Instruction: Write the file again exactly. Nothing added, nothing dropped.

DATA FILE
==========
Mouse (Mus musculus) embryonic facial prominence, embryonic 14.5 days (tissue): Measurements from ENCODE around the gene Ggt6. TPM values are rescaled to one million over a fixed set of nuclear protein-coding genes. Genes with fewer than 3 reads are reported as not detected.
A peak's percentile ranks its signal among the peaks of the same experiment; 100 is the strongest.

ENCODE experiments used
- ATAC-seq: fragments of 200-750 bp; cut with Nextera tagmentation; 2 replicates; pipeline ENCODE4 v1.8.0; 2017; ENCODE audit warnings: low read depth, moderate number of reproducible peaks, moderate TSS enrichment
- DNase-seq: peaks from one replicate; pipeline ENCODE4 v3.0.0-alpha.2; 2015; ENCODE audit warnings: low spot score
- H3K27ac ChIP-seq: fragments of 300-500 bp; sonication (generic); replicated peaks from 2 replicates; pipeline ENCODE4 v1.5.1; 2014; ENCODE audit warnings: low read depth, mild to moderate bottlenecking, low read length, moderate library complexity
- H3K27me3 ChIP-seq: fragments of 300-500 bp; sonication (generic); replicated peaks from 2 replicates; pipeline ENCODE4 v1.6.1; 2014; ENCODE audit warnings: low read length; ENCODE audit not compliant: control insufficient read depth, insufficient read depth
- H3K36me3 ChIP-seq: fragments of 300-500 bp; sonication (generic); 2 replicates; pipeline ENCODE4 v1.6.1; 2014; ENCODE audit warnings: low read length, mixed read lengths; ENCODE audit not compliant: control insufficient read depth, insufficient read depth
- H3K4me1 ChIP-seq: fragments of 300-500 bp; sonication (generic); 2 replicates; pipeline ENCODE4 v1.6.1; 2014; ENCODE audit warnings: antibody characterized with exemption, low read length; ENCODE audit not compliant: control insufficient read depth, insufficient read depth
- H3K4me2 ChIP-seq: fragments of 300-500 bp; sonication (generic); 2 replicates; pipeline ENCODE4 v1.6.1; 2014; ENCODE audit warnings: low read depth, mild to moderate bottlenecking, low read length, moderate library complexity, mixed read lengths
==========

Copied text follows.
Mouse (Mus musculus) embryonic facial prominence, embryonic 14.5 days (tissue): Measurements from ENCODE around the gene Ggt6. TPM values are rescaled to one million over a fixed set of nuclear protein-coding genes. Genes with fewer than 3 reads are reported as not detected.
A peak's percentile ranks its signal among the peaks of the same experiment; 100 is the strongest.

ENCODE experiments used
- ATAC-seq: fragments of 200-750 bp; cut with Nextera tagmentation; 2 replicates; pipeline ENCODE4 v1.8.0; 2017; ENCODE audit warnings: low read depth, moderate number of reproducible peaks, moderate TSS enrichment
- DNase-seq: peaks from one replicate; pipeline ENCODE4 v3.0.0-alpha.2; 2015; ENCODE audit warnings: low spot score
- H3K27ac ChIP-seq: fragments of 300-500 bp; sonication (generic); replicated peaks from 2 replicates; pipeline ENCODE4 v1.5.1; 2014; ENCODE audit warnings: low read depth, mild to moderate bottlenecking, low read length, moderate library complexity
- H3K27me3 ChIP-seq: fragments of 300-500 bp; sonication (generic); replicated peaks from 2 replicates; pipeline ENCODE4 v1.6.1; 2014; ENCODE audit warnings: low read length; ENCODE audit not compliant: control insufficient read depth, insufficient read depth
- H3K36me3 ChIP-seq: fragments of 300-500 bp; sonication (generic); 2 replicates; pipeline ENCODE4 v1.6.1; 2014; ENCODE audit warnings: low read length, mixed read lengths; ENCODE audit not compliant: control insufficient read depth, insufficient read depth
- H3K4me1 ChIP-seq: fragments of 300-500 bp; sonication (generic); 2 replicates; pipeline ENCODE4 v1.6.1; 2014; ENCODE audit warnings: antibody characterized with exemption, low read length; ENCODE audit not compliant: control insufficient read depth, insufficient read depth
- H3K4me2 ChIP-seq: fragments of 300-500 bp; sonication (generic); 2 replicates; pipeline ENCODE4 v1.6.1; 2014; ENCODE audit warnings: low read depth, mild to moderate bottlenecking, low read length, moderate library complexity, mixed read lengths